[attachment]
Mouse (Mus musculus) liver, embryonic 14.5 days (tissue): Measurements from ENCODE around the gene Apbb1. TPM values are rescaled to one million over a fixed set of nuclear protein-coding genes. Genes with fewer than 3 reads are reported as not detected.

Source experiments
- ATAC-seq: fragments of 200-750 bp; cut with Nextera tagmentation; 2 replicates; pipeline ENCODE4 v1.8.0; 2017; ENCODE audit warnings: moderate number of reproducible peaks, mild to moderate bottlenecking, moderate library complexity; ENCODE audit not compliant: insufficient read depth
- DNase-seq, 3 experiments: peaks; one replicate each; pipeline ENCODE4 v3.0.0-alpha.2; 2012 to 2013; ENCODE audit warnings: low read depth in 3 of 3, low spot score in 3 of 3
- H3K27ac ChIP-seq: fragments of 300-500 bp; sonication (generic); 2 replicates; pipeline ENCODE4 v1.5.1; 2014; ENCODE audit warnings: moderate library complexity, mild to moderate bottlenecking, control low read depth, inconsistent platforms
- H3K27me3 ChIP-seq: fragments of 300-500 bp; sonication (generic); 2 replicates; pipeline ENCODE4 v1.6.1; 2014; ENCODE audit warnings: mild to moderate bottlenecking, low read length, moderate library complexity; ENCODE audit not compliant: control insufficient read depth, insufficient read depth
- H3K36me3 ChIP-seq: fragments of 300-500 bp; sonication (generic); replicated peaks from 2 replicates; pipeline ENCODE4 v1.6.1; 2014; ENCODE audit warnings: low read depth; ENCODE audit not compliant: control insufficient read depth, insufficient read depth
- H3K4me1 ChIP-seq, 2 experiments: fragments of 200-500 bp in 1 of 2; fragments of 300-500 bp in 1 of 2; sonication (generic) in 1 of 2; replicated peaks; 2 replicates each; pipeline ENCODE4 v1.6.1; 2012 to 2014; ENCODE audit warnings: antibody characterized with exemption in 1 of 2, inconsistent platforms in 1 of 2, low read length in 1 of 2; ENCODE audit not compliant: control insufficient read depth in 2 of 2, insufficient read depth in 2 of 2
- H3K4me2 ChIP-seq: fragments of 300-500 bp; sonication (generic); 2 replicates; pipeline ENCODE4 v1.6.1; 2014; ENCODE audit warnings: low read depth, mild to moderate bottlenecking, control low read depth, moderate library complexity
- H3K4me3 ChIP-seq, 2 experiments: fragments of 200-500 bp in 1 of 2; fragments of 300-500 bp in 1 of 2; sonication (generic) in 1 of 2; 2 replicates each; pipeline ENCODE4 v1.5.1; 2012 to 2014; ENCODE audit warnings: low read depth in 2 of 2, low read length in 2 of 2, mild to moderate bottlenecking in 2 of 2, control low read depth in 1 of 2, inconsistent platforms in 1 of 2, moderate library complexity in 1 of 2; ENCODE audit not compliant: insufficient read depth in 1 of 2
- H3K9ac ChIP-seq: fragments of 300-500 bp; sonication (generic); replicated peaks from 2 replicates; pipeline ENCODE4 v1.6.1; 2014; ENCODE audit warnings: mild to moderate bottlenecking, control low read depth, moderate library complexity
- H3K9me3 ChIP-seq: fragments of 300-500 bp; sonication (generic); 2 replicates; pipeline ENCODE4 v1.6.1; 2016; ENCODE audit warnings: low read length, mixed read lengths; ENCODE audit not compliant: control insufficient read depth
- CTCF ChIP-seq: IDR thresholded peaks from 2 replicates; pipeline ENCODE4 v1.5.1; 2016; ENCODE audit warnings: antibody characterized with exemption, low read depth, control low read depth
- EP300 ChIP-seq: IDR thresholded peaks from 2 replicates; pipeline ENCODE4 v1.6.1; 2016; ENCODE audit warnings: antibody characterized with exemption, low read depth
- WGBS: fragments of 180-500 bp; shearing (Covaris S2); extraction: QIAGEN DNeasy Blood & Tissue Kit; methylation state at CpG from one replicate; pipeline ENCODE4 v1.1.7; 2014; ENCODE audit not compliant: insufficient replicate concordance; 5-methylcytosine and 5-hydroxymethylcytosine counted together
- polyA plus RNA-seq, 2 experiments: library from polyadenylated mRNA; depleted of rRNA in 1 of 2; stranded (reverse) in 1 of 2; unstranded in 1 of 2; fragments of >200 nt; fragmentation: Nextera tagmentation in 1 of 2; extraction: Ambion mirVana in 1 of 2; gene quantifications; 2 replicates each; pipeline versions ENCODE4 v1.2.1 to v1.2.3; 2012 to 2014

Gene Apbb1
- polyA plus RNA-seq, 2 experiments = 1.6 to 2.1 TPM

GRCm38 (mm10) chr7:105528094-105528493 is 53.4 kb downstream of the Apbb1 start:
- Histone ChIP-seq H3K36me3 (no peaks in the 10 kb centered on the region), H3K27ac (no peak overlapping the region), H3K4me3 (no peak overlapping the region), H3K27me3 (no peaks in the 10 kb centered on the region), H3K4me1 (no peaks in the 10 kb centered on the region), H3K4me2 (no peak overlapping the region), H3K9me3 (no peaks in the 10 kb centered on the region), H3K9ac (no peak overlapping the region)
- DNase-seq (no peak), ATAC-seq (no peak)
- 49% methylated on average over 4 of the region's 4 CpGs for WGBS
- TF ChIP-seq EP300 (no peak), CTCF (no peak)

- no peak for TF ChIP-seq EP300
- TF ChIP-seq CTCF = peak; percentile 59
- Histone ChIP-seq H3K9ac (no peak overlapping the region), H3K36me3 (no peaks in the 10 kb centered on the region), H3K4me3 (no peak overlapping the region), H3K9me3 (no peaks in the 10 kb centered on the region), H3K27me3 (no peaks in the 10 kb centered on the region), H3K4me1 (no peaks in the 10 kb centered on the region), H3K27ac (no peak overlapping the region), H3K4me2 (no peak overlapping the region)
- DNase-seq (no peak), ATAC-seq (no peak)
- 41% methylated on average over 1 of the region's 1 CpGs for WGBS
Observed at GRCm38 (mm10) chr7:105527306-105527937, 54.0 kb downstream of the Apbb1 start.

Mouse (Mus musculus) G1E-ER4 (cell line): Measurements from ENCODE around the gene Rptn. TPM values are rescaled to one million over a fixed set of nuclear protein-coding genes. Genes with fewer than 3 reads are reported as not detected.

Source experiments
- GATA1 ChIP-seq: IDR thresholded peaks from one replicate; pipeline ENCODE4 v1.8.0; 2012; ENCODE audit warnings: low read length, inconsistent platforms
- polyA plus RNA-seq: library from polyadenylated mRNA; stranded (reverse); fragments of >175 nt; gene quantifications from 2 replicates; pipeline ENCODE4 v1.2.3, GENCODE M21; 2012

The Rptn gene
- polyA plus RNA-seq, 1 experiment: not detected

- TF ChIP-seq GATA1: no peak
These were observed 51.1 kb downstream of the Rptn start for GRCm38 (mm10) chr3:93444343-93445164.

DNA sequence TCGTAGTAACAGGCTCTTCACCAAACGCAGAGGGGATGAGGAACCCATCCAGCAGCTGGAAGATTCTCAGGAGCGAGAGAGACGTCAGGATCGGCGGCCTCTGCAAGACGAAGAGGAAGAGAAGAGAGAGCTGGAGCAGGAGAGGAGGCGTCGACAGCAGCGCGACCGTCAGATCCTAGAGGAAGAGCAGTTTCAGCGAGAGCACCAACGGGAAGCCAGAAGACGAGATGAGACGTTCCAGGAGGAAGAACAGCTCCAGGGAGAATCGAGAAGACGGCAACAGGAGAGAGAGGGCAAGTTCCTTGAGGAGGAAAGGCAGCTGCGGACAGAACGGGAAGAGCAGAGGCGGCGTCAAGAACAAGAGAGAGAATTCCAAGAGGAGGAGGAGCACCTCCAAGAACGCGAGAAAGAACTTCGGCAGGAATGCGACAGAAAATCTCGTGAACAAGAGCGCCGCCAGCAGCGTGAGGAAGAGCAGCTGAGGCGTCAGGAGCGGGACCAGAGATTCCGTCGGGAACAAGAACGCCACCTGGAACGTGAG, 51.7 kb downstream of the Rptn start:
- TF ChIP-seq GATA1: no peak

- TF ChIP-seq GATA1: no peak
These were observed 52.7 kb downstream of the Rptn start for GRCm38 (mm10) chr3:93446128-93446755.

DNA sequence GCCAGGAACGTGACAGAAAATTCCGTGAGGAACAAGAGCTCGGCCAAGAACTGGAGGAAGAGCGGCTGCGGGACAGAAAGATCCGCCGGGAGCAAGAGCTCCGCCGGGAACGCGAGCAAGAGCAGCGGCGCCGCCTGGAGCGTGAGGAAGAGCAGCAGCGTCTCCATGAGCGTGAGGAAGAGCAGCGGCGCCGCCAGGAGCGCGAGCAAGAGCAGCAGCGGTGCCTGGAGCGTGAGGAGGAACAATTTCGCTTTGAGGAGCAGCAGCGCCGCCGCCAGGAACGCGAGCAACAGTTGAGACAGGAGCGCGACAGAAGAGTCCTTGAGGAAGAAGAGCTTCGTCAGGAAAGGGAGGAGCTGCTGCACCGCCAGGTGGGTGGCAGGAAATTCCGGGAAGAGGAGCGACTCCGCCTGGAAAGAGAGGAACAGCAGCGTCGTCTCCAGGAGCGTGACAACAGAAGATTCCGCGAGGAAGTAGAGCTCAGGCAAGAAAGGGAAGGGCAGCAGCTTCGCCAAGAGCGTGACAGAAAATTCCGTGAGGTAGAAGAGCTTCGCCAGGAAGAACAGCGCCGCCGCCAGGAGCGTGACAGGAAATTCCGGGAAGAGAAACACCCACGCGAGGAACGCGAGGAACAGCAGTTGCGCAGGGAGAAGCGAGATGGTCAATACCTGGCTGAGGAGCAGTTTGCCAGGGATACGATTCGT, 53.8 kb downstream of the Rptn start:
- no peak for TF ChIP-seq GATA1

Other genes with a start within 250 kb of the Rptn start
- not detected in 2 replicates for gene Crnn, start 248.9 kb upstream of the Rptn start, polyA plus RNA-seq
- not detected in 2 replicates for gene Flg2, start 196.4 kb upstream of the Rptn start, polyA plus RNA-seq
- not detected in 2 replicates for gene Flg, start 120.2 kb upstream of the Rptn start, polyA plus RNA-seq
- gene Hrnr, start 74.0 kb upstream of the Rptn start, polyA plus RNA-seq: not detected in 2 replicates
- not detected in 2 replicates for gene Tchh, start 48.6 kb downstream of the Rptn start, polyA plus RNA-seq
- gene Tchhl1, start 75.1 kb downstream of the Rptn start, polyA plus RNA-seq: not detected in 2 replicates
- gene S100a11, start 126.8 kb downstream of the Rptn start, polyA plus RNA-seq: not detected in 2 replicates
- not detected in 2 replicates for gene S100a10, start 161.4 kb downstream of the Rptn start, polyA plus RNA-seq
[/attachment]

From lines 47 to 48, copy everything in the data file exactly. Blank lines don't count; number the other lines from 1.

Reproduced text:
- not detected in 2 replicates for gene Flg, start 120.2 kb upstream of the Rptn start, polyA plus RNA-seq
- gene Hrnr, start 74.0 kb upstream of the Rptn start, polyA plus RNA-seq: not detected in 2 replicates